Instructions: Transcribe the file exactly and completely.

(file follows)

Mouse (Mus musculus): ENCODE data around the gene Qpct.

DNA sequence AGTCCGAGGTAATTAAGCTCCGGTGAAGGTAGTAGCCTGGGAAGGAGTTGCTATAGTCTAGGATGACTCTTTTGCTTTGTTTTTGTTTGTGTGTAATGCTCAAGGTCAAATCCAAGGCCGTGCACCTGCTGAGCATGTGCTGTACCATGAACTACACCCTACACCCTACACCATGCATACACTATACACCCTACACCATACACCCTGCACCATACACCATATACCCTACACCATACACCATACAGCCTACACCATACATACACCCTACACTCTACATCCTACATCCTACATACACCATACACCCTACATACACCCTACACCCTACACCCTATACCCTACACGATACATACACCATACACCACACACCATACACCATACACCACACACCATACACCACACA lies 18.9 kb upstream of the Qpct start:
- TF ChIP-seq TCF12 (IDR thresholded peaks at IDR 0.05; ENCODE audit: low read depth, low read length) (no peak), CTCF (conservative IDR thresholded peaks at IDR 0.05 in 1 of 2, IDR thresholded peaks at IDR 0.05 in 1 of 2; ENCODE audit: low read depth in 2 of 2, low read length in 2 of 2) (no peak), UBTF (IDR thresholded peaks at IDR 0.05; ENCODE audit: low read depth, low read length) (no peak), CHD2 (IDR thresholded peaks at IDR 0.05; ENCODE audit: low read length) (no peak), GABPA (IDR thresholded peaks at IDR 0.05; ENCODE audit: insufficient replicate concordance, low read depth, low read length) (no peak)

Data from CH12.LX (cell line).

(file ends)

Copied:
Mouse (Mus musculus): ENCODE data around the gene Qpct.

DNA sequence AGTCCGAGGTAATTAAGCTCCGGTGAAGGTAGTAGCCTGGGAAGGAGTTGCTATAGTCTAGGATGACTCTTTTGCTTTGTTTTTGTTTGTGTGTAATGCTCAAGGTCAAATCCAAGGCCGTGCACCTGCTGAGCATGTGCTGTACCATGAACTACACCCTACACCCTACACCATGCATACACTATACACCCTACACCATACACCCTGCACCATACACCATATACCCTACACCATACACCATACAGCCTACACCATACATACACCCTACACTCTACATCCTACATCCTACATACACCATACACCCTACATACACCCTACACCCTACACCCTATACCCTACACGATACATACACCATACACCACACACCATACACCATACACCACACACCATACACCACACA lies 18.9 kb upstream of the Qpct start:
- TF ChIP-seq TCF12 (IDR thresholded peaks at IDR 0.05; ENCODE audit: low read depth, low read length) (no peak), CTCF (conservative IDR thresholded peaks at IDR 0.05 in 1 of 2, IDR thresholded peaks at IDR 0.05 in 1 of 2; ENCODE audit: low read depth in 2 of 2, low read length in 2 of 2) (no peak), UBTF (IDR thresholded peaks at IDR 0.05; ENCODE audit: low read depth, low read length) (no peak), CHD2 (IDR thresholded peaks at IDR 0.05; ENCODE audit: low read length) (no peak), GABPA (IDR thresholded peaks at IDR 0.05; ENCODE audit: insufficient replicate concordance, low read depth, low read length) (no peak)

Data from CH12.LX (cell line).